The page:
We have always known about Trichogramma Wasps because they lay their eggs inside our butterfly eggs.
They are so tiny (less than 1mm), you need a microscope to see them! To protect our eggs, we collect them every hour and half, so the wasps cannot parasitize them. Recently at our microscope we have had some hatch out of the eggs on display.
The trichogrammatid wasps are parasites of the eggs of other arthropods and therefore all are very small, mostly less than 1 mm in size. Many Trichogramma species have a wide host range and will attack the eggs of many species and even many families of insect hosts.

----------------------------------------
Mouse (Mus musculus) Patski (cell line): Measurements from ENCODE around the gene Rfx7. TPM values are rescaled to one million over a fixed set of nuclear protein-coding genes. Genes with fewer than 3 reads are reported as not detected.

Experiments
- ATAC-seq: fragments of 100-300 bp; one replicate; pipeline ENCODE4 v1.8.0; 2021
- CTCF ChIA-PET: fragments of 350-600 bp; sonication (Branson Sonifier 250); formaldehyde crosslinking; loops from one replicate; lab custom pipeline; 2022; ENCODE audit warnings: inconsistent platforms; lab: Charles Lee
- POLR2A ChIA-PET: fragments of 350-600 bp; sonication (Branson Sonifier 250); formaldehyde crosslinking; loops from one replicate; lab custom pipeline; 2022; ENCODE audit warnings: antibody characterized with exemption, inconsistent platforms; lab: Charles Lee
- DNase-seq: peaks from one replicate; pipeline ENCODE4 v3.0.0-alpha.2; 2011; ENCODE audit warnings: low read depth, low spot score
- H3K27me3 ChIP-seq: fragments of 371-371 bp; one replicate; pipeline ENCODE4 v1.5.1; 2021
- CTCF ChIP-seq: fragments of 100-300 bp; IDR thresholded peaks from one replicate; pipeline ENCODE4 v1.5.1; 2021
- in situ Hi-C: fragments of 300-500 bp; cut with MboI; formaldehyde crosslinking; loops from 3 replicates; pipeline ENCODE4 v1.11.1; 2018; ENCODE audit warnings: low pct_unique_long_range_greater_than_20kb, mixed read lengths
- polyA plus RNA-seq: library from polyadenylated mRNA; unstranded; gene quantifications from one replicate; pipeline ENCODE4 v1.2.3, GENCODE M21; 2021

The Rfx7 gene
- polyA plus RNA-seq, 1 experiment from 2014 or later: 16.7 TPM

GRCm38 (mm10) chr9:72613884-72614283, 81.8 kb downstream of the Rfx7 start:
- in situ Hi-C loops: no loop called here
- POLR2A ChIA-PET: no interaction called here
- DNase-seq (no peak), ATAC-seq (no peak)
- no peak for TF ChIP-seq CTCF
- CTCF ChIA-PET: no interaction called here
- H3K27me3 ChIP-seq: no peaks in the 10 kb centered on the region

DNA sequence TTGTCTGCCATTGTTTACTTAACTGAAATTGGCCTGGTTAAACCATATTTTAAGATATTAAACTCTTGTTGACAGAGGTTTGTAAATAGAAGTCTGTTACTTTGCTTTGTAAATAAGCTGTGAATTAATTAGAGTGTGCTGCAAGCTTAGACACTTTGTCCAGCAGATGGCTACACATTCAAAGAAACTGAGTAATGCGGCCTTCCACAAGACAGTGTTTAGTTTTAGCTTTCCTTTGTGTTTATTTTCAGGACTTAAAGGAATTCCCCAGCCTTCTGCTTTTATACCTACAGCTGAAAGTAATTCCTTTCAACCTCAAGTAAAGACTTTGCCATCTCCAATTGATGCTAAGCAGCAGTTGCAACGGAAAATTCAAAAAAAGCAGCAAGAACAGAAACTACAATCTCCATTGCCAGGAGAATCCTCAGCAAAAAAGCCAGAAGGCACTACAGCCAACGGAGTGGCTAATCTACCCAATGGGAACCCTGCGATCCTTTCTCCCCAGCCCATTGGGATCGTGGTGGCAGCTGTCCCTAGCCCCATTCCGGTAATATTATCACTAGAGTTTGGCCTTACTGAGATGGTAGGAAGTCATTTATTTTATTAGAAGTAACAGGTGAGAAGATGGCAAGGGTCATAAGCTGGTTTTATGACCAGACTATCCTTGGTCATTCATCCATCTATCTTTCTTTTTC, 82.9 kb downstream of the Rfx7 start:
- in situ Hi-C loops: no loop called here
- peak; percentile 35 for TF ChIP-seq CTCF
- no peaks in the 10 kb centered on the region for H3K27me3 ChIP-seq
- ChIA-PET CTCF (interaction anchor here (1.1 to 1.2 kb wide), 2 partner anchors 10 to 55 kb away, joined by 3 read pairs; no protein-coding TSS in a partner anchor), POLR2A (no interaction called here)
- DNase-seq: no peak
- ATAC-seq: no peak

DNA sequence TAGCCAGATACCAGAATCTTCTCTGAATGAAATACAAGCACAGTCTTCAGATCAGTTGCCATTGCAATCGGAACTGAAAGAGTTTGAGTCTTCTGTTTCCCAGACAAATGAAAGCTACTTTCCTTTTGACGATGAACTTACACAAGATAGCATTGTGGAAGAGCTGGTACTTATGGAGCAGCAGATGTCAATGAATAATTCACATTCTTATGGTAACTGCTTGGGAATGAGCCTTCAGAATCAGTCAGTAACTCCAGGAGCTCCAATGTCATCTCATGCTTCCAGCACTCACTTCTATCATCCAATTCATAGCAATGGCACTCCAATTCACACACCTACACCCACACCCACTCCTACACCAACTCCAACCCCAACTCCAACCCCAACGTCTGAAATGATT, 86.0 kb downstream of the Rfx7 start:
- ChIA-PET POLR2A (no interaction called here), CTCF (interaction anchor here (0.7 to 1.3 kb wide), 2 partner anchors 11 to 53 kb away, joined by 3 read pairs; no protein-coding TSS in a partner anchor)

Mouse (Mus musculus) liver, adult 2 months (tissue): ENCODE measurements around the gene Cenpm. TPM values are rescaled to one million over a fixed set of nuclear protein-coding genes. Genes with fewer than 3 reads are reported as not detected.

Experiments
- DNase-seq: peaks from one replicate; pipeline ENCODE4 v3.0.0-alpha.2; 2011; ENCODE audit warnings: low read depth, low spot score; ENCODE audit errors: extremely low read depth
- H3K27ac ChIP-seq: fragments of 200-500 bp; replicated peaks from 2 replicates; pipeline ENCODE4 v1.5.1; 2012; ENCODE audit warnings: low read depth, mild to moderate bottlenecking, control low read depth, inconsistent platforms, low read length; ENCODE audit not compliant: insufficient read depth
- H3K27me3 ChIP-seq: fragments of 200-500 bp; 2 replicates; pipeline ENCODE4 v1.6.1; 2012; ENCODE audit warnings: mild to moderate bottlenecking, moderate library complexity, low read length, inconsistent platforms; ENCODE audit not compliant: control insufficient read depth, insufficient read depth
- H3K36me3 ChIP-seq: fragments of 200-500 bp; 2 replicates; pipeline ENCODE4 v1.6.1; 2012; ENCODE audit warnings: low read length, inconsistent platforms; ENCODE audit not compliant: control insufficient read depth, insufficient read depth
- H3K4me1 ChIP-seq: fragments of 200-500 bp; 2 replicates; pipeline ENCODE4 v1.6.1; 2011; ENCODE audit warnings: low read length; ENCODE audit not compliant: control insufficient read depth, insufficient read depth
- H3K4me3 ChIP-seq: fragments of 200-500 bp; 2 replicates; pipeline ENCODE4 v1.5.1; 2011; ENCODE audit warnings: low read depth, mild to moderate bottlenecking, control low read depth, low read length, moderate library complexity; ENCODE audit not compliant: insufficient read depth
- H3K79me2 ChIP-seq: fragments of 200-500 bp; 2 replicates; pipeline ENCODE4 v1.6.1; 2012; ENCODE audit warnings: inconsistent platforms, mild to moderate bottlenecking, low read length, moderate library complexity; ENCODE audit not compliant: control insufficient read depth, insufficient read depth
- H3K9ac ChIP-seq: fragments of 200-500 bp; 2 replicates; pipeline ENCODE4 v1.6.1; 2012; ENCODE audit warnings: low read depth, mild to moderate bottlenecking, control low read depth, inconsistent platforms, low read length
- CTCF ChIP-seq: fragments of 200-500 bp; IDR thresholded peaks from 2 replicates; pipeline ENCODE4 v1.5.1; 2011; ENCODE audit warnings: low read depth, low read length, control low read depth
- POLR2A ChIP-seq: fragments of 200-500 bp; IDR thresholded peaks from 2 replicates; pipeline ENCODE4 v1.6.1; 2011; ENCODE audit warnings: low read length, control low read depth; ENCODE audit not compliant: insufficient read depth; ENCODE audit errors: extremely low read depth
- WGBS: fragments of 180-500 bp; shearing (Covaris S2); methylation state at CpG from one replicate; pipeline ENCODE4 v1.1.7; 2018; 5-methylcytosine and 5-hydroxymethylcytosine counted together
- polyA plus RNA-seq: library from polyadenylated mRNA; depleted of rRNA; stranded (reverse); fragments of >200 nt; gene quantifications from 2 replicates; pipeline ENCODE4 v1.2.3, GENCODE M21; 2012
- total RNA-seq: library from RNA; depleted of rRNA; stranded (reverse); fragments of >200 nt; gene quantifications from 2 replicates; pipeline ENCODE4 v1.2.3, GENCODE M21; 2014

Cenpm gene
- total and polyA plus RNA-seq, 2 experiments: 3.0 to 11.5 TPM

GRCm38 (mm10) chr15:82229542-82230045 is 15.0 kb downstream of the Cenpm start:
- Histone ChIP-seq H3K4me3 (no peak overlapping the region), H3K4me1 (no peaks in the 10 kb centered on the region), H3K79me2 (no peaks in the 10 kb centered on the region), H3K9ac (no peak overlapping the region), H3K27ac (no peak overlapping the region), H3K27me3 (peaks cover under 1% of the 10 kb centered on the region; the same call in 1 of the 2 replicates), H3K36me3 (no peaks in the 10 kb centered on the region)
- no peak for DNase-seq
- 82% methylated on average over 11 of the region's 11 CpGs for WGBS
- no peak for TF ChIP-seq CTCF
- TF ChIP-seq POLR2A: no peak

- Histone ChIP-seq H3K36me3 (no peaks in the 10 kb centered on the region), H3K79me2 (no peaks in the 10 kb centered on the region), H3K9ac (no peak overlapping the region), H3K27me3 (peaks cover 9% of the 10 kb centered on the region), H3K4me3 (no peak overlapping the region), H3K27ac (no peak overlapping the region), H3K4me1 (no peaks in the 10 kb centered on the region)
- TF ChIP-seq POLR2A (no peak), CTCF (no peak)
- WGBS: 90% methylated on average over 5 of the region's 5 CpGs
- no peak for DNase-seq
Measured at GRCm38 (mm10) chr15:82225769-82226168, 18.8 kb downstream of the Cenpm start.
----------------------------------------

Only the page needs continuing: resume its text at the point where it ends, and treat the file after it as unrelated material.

Common hosts are the eggs of moths and butterflies, beetles, flies, wasps, and true bugs. Several species are aquatic, attacking the eggs of aquatic insects such as diving beetles and dragonflies. Some aquatic trichogrammatids use their wings as oars, to swim through the water in search of host eggs.
Information courtesy of http://www.entomology.wisc.edu/mbcn/fea607.html